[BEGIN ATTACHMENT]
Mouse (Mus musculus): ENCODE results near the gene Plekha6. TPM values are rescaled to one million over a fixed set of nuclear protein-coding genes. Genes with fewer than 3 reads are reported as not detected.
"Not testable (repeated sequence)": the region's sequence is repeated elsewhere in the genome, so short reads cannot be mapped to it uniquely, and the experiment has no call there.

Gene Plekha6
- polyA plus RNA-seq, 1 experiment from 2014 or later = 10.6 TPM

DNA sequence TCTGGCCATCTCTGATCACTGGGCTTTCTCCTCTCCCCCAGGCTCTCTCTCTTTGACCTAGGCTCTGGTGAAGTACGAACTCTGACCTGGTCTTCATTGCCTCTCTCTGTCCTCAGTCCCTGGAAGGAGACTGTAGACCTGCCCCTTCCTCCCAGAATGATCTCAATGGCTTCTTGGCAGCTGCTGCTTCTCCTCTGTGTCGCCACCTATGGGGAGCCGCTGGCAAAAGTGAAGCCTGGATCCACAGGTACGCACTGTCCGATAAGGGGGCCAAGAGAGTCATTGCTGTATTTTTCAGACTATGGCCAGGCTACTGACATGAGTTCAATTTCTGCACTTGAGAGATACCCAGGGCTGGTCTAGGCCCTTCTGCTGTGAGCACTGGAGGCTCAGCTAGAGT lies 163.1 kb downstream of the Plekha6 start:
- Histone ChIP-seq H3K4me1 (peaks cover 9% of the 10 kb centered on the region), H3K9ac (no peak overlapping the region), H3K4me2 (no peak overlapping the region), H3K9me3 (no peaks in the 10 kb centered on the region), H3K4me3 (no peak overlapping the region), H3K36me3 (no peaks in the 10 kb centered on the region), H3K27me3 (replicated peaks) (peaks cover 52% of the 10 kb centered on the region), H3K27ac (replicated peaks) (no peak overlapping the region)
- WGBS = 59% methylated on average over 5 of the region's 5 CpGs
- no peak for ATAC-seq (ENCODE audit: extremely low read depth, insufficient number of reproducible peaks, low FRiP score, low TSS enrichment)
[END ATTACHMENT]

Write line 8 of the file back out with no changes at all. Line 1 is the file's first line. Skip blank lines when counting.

- no peak for ATAC-seq (ENCODE audit: extremely low read depth, insufficient number of reproducible peaks, low FRiP score, low TSS enrichment)